Last month when the Namaste India festival was launched I was in Paris in a French museum — at the Musee Guimet devoted to Asian culture. I joined a queue of people into the auditorium to find an intense discussion on new wave Indian cinema. The panellists and audience, all French, exhibited an deep interest in Indian cinema, an advantage we ought to have exploited long ago by creating a pool of film commentators to discuss the socio-political environment on which parallel Indian cinema is based.
Cultural diplomacy is accepted as a powerful instrument of soft power whose outreach is often underestimated. It has been found to be the most effective way of influencing foreign audiences. Other countries reach out to the youth, non-elite and other audiences outside the traditional embassy circuit because this form of diplomacy derives its credibility when it is seen as being independent of government institutions. Instead, our official cultural institutions are directly marketing culture in a way that is often hackneyed, stale and superficial — cardboard cut-outs of the real thing.
People are tired of the same old stuff and all the Indian stereotypes that have been done to death. Instead of a fresh approach to contemporary realities there is a bureaucratisation of culture and far from seeking inputs from artistes, intellectuals and professionals, government organisations and officials decide what to showcase and how. Sadly patronage often has its role in all this, resulting in the resurrection of individuals who have been around for decades. Repackaged content, which we have showcased for decades, no longer attracts audiences who can easily access the best productions at the touch of a button.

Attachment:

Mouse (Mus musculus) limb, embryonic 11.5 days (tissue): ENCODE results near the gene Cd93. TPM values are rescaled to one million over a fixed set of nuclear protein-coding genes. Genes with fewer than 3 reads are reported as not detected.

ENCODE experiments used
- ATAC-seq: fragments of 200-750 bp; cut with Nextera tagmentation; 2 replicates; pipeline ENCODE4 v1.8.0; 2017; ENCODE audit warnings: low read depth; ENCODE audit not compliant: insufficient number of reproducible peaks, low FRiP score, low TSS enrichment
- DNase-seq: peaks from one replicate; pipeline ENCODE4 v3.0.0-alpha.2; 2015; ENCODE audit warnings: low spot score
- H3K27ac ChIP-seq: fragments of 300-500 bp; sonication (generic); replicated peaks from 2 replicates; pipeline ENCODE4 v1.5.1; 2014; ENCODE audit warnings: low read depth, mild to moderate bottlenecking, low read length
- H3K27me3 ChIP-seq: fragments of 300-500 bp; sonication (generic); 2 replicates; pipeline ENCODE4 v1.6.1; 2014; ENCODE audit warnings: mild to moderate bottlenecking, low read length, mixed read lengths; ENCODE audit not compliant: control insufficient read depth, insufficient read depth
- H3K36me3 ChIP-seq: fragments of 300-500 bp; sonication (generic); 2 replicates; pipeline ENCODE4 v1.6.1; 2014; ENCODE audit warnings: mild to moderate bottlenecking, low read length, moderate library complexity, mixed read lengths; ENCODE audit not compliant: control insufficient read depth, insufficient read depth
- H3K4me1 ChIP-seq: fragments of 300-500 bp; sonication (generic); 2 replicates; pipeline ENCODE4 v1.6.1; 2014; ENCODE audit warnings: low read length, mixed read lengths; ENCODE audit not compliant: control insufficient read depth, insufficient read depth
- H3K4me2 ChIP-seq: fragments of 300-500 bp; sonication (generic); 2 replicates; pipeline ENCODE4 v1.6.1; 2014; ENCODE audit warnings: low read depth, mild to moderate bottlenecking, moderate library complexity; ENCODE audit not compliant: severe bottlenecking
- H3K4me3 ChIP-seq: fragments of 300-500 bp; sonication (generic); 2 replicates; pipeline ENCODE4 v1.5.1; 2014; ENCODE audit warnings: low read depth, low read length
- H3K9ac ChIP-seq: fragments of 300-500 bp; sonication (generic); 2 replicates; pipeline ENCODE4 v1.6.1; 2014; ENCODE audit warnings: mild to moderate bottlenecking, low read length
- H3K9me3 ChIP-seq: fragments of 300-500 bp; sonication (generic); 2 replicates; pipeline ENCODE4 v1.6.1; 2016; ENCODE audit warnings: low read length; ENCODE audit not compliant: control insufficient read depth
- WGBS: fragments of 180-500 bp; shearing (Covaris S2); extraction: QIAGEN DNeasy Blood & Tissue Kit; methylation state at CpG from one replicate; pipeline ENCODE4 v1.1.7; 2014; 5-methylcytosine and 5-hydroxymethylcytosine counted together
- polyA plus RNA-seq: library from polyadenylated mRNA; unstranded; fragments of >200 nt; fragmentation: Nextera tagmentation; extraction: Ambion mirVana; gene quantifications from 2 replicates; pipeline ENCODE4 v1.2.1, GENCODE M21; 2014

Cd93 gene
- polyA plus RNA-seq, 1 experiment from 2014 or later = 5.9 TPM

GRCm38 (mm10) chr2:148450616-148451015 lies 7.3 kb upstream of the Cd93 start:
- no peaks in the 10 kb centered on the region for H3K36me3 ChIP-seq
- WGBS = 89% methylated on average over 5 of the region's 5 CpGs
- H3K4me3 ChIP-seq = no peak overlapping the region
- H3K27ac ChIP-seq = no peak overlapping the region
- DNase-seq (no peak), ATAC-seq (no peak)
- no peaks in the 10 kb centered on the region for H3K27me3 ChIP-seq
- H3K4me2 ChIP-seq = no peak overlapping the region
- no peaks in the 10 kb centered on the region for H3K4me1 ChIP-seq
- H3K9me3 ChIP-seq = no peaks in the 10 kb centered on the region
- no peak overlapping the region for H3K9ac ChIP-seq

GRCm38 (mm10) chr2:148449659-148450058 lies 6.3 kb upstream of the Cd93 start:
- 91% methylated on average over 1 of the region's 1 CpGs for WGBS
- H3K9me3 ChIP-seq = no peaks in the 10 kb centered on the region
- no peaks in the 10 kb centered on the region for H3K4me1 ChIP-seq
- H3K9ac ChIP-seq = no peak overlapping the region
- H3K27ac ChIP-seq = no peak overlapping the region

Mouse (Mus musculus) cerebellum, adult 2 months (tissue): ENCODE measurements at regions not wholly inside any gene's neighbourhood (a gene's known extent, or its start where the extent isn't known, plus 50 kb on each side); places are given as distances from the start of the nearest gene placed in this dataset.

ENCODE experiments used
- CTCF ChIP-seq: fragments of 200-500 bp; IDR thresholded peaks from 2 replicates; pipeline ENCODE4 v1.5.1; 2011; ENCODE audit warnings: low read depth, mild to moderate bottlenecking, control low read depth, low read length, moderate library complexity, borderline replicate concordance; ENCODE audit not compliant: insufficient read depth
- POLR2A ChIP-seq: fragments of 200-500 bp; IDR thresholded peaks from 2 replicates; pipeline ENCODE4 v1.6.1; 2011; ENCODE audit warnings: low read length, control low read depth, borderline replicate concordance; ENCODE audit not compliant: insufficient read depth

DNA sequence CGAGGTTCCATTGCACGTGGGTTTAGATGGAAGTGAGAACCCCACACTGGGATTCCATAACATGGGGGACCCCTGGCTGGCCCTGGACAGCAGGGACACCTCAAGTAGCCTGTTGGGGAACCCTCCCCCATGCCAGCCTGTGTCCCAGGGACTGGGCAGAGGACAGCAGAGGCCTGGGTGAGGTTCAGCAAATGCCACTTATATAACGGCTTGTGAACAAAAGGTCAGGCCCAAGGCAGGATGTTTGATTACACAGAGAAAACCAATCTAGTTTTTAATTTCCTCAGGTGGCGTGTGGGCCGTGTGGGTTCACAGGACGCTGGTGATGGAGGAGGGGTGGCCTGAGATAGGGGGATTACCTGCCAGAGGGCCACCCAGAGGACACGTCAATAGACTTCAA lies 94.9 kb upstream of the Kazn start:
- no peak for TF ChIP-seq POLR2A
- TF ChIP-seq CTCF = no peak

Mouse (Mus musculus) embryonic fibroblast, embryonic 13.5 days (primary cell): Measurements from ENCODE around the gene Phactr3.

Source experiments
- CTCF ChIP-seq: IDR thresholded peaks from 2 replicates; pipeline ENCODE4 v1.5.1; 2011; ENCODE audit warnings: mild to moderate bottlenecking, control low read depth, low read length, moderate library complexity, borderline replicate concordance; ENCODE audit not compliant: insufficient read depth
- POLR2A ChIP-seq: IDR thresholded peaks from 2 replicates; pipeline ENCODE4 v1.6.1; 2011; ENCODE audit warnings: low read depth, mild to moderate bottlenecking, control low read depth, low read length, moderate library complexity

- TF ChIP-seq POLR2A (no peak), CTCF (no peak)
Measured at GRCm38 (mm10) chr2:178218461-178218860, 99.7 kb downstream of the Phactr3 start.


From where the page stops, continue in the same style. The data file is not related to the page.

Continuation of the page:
Professor Alain Supiot of the College de France and the founder of the Institute of Advanced Studies at Nantes in France feels that “there is a need for the intellectual horizons of culture to go beyond western ways of thinking to establish a dialogue between cultures. The focus of cultural exchange should embrace culture in its broadest sense of the term, by being attentive to the diversity of civilisations.”
For this to happen, there must be an understanding of what French people want. Discussions with Indian authors are big attractions but not two years after a book is released. Textiles are another. “French people are enthralled by Indian textiles and the art of embroidery, weaving and block printing from so many regions” commented an avid admirer of India and who has long been a leading light of the Parisian couture industry. Another comment I heard was “why do you not introduce veg/ non-veg express thalis as a diversion from those “sempiternelle” (French for eternal) pizzas? Or run a shopping arcade of Indian groceries next to Gare du Nord railway terminus?”
And that brings one to ask whatever happened to the Indian cultural centre in Paris? What is the story behind why premises purchased years ago are still lying unused even as Namaste India is launched with so much fanfare? The property bought by the embassy is beautifully located within walking distance of the Eiffel Tower, the Qui de Bramley, and a host of cultural centres representing foreign countries. Possibly a critical CAG paragraph, lack of funds or simple apathy prevents the Centre from starting to function.
What is needed is an effort to refurbish our efforts at cultural diplomacy to demonstrate to a foreign audience that we have the ability to collect and interpret ourselves in a way that responds imaginatively to what people want. We need at the helm of affairs persons who have an understanding of local attitudes that transient embassy employees cannot possess. We also need some way of ensuring that the people who decide how to represent India abroad have the necessary gravitas and the intellectual bandwidth to do so.
Shailaja Chandra is former chief secretary, Delhi
The views expressed are personal